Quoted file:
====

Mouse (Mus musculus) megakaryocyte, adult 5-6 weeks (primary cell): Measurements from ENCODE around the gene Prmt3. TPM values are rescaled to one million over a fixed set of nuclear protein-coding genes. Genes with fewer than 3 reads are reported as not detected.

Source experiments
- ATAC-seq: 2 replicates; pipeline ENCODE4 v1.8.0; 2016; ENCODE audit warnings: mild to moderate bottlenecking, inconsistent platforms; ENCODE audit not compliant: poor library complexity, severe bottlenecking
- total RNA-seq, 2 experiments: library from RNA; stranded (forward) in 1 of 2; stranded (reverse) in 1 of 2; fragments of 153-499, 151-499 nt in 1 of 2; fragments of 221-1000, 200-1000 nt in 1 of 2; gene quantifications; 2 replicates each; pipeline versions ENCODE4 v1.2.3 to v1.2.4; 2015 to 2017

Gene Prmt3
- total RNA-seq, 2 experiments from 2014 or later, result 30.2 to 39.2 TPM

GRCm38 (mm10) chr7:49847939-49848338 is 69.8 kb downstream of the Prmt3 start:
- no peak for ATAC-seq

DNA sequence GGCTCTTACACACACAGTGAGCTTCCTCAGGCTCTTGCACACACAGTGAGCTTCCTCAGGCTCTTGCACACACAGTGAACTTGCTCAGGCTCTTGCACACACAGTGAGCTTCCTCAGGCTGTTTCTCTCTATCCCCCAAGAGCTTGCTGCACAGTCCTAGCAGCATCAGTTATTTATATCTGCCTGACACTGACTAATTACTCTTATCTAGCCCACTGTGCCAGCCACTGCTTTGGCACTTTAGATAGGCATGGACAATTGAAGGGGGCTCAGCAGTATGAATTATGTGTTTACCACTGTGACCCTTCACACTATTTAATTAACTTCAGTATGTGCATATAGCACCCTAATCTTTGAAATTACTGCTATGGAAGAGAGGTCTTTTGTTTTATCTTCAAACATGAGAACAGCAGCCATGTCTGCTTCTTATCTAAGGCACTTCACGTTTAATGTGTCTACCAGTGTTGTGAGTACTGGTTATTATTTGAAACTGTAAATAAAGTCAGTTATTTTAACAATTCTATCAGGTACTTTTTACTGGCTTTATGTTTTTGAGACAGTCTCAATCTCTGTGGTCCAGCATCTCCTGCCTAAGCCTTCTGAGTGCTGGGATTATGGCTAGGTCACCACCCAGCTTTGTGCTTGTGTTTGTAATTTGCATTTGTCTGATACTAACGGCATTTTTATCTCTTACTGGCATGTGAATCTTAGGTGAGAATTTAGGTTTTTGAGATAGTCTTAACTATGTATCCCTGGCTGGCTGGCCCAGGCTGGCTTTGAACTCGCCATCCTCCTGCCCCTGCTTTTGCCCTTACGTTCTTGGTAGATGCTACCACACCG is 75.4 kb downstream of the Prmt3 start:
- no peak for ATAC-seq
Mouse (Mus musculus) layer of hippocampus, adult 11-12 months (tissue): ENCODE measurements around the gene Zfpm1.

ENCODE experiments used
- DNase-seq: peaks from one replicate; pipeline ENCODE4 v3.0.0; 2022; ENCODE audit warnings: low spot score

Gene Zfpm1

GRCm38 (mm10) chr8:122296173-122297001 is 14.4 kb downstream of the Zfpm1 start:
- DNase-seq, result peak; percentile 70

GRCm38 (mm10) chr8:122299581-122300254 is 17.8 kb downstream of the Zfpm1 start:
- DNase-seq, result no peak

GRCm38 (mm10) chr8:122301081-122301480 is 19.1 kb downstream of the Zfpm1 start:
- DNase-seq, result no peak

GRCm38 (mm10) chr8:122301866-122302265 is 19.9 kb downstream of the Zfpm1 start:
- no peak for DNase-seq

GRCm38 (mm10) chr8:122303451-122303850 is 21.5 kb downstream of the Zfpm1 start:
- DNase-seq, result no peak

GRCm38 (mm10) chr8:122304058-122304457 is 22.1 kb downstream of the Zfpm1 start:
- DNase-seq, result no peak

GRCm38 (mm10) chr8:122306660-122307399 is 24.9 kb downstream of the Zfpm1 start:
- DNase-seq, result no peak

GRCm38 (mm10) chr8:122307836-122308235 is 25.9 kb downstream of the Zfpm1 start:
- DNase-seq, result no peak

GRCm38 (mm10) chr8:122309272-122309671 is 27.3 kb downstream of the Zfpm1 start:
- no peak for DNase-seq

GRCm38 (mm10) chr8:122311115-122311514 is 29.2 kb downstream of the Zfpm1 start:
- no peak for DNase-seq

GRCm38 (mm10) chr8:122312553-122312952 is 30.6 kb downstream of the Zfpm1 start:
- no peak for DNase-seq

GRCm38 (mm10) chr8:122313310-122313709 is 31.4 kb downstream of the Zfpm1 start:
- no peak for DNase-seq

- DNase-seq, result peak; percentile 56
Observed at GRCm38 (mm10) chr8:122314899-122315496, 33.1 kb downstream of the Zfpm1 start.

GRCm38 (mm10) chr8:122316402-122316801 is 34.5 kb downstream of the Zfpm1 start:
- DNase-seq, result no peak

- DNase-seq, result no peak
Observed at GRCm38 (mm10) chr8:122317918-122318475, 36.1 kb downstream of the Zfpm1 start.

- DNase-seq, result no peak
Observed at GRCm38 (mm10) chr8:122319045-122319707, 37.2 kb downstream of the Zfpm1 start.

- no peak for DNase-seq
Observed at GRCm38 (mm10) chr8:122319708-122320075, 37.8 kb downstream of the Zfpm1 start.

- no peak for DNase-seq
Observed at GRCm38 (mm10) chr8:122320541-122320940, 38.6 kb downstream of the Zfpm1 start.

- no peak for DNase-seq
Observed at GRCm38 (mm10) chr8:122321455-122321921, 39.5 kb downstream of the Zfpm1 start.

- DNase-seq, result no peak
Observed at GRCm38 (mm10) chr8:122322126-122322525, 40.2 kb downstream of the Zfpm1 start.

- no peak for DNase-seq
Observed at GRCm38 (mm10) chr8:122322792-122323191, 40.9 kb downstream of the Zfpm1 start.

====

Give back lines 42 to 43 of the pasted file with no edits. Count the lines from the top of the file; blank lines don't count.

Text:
- DNase-seq, result no peak

- DNase-seq, result no peak